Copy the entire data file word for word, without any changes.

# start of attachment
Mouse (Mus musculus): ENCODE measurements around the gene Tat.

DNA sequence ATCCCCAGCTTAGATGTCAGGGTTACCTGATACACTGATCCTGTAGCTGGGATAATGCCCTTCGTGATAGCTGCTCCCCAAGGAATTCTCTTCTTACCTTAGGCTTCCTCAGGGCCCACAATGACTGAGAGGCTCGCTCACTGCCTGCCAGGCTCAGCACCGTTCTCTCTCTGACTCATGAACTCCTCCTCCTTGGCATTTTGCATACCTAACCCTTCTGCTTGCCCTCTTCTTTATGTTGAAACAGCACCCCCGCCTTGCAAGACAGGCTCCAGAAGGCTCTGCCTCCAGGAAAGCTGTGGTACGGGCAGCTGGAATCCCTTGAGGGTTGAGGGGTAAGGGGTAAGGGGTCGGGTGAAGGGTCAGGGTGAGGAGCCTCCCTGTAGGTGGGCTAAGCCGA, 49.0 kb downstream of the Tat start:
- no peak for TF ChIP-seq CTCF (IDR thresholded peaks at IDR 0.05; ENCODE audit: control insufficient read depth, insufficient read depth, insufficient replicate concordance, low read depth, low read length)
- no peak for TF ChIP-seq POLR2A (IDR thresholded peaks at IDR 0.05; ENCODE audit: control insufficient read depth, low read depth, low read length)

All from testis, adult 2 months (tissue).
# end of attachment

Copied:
Mouse (Mus musculus): ENCODE measurements around the gene Tat.

DNA sequence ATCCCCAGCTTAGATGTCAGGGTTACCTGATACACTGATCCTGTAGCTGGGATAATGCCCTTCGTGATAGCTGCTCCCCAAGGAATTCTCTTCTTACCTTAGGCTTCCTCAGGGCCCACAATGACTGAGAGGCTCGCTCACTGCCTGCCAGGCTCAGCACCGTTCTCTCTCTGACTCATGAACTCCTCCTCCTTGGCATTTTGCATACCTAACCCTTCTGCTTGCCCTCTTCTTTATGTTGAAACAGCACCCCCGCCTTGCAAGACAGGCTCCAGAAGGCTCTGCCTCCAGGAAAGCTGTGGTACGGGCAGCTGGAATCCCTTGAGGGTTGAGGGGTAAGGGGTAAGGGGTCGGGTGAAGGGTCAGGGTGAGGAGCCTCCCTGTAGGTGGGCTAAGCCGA, 49.0 kb downstream of the Tat start:
- no peak for TF ChIP-seq CTCF (IDR thresholded peaks at IDR 0.05; ENCODE audit: control insufficient read depth, insufficient read depth, insufficient replicate concordance, low read depth, low read length)
- no peak for TF ChIP-seq POLR2A (IDR thresholded peaks at IDR 0.05; ENCODE audit: control insufficient read depth, low read depth, low read length)

All from testis, adult 2 months (tissue).